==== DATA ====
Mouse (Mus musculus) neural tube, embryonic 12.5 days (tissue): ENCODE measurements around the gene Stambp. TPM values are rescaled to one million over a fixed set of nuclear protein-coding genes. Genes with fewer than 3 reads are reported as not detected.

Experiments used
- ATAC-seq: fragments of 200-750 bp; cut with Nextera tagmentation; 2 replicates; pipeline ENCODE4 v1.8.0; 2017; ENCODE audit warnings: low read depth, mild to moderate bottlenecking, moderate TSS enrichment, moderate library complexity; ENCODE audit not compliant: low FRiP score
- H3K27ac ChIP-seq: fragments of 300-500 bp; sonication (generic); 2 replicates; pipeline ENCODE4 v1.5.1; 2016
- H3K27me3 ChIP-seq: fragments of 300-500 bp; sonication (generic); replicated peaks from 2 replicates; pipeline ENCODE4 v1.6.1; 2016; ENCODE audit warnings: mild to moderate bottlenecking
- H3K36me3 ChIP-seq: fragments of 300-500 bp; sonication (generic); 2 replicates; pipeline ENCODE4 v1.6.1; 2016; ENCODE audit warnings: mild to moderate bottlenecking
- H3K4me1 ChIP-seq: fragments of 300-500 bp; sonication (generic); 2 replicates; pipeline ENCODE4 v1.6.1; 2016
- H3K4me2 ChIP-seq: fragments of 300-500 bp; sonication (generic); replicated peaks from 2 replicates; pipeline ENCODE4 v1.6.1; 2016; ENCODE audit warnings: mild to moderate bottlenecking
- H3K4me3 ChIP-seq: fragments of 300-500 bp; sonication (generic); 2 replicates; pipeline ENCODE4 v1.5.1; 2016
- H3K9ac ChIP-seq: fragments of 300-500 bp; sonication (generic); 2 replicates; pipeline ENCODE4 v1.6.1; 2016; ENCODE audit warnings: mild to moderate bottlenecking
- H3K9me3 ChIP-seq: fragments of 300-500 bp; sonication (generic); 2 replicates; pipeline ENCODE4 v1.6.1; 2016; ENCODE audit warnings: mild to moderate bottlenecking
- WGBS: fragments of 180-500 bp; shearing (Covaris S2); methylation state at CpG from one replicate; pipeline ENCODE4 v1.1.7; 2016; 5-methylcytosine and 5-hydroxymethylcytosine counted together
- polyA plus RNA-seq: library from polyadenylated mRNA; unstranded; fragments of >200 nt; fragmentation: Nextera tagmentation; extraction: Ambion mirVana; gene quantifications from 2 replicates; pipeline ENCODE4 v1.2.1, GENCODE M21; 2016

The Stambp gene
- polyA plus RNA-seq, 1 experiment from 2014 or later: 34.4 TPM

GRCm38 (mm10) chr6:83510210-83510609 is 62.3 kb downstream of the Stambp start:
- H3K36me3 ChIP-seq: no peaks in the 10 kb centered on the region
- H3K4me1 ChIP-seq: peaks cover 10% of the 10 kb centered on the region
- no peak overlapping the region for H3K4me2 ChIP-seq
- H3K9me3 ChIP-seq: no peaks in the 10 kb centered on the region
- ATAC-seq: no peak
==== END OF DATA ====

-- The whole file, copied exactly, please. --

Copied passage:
Mouse (Mus musculus) neural tube, embryonic 12.5 days (tissue): ENCODE measurements around the gene Stambp. TPM values are rescaled to one million over a fixed set of nuclear protein-coding genes. Genes with fewer than 3 reads are reported as not detected.

Experiments used
- ATAC-seq: fragments of 200-750 bp; cut with Nextera tagmentation; 2 replicates; pipeline ENCODE4 v1.8.0; 2017; ENCODE audit warnings: low read depth, mild to moderate bottlenecking, moderate TSS enrichment, moderate library complexity; ENCODE audit not compliant: low FRiP score
- H3K27ac ChIP-seq: fragments of 300-500 bp; sonication (generic); 2 replicates; pipeline ENCODE4 v1.5.1; 2016
- H3K27me3 ChIP-seq: fragments of 300-500 bp; sonication (generic); replicated peaks from 2 replicates; pipeline ENCODE4 v1.6.1; 2016; ENCODE audit warnings: mild to moderate bottlenecking
- H3K36me3 ChIP-seq: fragments of 300-500 bp; sonication (generic); 2 replicates; pipeline ENCODE4 v1.6.1; 2016; ENCODE audit warnings: mild to moderate bottlenecking
- H3K4me1 ChIP-seq: fragments of 300-500 bp; sonication (generic); 2 replicates; pipeline ENCODE4 v1.6.1; 2016
- H3K4me2 ChIP-seq: fragments of 300-500 bp; sonication (generic); replicated peaks from 2 replicates; pipeline ENCODE4 v1.6.1; 2016; ENCODE audit warnings: mild to moderate bottlenecking
- H3K4me3 ChIP-seq: fragments of 300-500 bp; sonication (generic); 2 replicates; pipeline ENCODE4 v1.5.1; 2016
- H3K9ac ChIP-seq: fragments of 300-500 bp; sonication (generic); 2 replicates; pipeline ENCODE4 v1.6.1; 2016; ENCODE audit warnings: mild to moderate bottlenecking
- H3K9me3 ChIP-seq: fragments of 300-500 bp; sonication (generic); 2 replicates; pipeline ENCODE4 v1.6.1; 2016; ENCODE audit warnings: mild to moderate bottlenecking
- WGBS: fragments of 180-500 bp; shearing (Covaris S2); methylation state at CpG from one replicate; pipeline ENCODE4 v1.1.7; 2016; 5-methylcytosine and 5-hydroxymethylcytosine counted together
- polyA plus RNA-seq: library from polyadenylated mRNA; unstranded; fragments of >200 nt; fragmentation: Nextera tagmentation; extraction: Ambion mirVana; gene quantifications from 2 replicates; pipeline ENCODE4 v1.2.1, GENCODE M21; 2016

The Stambp gene
- polyA plus RNA-seq, 1 experiment from 2014 or later: 34.4 TPM

GRCm38 (mm10) chr6:83510210-83510609 is 62.3 kb downstream of the Stambp start:
- H3K36me3 ChIP-seq: no peaks in the 10 kb centered on the region
- H3K4me1 ChIP-seq: peaks cover 10% of the 10 kb centered on the region
- no peak overlapping the region for H3K4me2 ChIP-seq
- H3K9me3 ChIP-seq: no peaks in the 10 kb centered on the region
- ATAC-seq: no peak